Charlie Davis’s face is a road map. Every scar tells a story, and every story is the same — a bruising boxing match, a big purse, wealth, success, and another step farther away from the people he loves.
This isn’t a spoiler, because we see exactly how far Charlie Davis (John Garfield) has fallen in the first scene of Robert Rossen’s Body and Soul. He wakes from a nightmare, sweat glistening on his scarred face, mournfully crying out a name … “Ben!”
He drives to his childhood home in New York’s Lower East Side and sees his mother (Anne Revere), but neither she nor his old girlfriend, Peg (Lilli Palmer), wants anything to do with him, so he drives to a smoky jazz club to see the beautiful singer Alice (Hazel Brooks). She tells him his manager has been looking for him everywhere. “How does it look, Charlie, the night before the fight, three a.m. and you loaded?” she asks him.
The next morning at the weigh-in, the challenger for the middleweight championship of the world, Jack Marlowe (Artie Dorrell), derides the tired and hungover champ. “All fat,” he sneers. “Nightclub fat … whiskey fat … thirty-five year-old fat.”
Back in his dressing room, Charlie’s gangster manager Roberts (Lloyd Gough) reminds him that he’s being paid $60,000 to throw the fight, and to make it look good.
Most of the rest of the film is told in flashback. We see Charlie’s youth as a tough Jewish kid looking to break into the fight game. His best friend Shorty Polaski (Joseph Pevney) is his manager. Charlie’s father David (Art Smith) is supportive, but his mother wants him to choose a more respectable profession than the sweet science. All of this is strongly reminiscent of Garfield’s previous film, Humoresque (1946), although I have to say that Garfield is more believable as a pugilist than he was as a violinist.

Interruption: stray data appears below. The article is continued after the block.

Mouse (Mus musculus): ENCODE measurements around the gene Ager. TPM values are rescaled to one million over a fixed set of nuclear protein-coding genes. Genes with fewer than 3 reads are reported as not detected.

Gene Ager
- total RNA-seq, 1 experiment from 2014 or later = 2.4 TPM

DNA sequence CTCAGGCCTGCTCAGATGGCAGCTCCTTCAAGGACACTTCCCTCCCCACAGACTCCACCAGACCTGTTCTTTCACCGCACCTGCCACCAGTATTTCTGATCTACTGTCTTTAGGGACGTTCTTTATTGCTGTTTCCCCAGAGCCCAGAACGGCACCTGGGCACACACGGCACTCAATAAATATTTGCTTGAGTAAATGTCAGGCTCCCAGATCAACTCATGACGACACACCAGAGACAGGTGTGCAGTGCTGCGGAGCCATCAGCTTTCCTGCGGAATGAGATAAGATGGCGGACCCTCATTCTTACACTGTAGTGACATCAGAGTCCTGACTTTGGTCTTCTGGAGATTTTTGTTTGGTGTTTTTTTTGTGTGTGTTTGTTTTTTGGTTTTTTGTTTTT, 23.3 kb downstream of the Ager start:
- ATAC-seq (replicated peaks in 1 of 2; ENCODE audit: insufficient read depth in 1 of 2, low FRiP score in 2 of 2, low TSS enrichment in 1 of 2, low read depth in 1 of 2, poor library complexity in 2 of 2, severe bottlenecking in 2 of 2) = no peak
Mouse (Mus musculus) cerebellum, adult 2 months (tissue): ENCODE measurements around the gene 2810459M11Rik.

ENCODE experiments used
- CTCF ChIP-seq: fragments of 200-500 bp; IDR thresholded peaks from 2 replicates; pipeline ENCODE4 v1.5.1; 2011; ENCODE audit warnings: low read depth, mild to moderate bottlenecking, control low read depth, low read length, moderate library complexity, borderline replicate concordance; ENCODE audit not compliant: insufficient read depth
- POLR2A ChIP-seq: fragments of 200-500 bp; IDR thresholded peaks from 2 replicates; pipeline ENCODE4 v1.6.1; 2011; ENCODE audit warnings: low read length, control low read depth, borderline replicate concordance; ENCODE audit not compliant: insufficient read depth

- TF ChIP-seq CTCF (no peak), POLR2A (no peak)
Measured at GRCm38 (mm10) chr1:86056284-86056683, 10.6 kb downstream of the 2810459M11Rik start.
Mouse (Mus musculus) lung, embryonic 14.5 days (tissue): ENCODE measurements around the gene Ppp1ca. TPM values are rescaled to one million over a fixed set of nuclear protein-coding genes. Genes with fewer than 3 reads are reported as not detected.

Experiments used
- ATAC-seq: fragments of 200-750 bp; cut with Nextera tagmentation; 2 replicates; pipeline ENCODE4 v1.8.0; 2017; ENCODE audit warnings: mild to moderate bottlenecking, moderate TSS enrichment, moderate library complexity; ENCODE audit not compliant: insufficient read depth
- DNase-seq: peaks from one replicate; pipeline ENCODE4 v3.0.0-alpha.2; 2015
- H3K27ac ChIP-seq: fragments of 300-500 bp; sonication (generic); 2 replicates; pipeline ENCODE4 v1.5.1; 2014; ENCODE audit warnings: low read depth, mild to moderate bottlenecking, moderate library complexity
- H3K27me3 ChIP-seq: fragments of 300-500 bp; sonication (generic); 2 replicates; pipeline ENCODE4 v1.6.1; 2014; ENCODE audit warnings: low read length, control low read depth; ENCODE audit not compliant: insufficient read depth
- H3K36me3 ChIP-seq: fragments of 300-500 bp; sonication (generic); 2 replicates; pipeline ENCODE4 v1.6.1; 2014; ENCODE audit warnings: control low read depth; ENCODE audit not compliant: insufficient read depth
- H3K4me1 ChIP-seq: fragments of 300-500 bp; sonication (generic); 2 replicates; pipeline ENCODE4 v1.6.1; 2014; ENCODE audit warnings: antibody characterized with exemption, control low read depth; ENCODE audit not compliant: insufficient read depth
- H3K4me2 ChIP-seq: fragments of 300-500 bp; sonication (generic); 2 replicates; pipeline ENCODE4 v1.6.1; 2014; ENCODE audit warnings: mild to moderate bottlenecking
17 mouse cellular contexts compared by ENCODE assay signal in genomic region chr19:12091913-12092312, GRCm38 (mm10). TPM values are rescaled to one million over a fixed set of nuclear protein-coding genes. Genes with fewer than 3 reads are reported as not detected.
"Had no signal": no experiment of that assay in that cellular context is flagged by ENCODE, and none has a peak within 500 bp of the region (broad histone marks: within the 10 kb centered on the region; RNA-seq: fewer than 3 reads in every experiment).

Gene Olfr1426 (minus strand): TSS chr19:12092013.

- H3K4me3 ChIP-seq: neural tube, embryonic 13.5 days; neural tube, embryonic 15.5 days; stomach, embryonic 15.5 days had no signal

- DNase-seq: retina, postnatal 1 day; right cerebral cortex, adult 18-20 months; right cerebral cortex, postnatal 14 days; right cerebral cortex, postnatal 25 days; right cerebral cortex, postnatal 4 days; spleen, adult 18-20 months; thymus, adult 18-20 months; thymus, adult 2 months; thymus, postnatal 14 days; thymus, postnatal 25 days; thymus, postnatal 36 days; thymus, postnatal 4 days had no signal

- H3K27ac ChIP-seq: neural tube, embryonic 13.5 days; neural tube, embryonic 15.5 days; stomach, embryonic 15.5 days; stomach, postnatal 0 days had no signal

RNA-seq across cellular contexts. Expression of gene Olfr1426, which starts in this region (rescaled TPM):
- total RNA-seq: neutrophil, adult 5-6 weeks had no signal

Body and Soul is the first really great boxing film, and it still stands as one of the best. Garfield’s performance as Charlie Davis is pitch-perfect, and James Wong Howe’s black and white cinematography is gorgeous. As good as Raging Bull (1980) is, it still owes an enormous debt to this film. And so does nearly every boxing picture made after 1947.
To be fair, the rise and fall structure of Body and Soul and most of its story elements were clichéd even at the time of the film’s release. But despite a sense of familiarity, Body and Soul still manages to feel fresh. A lot of this has to do with the final fight, which Howe famously shot with a handheld camera while standing on roller skates. It’s a brilliantly shot and edited sequence, and still thrilling to watch.
Body and Soul was director Rossen’s second feature. His first, Johnny O’Clock (1947), was good, but overly complicated and occasionally contrived. Body and Soul, on the other hand, is a punch straight to the gut. It’s moving, brilliantly acted, and one of the best films I’ve seen in a long time.
Body and Soul was nominated for three Oscars; John Garfield for best actor, Abraham Polonsky for best original screenplay, and Francis Lyon and Robert Parrish for best film editing, the only category in which it won.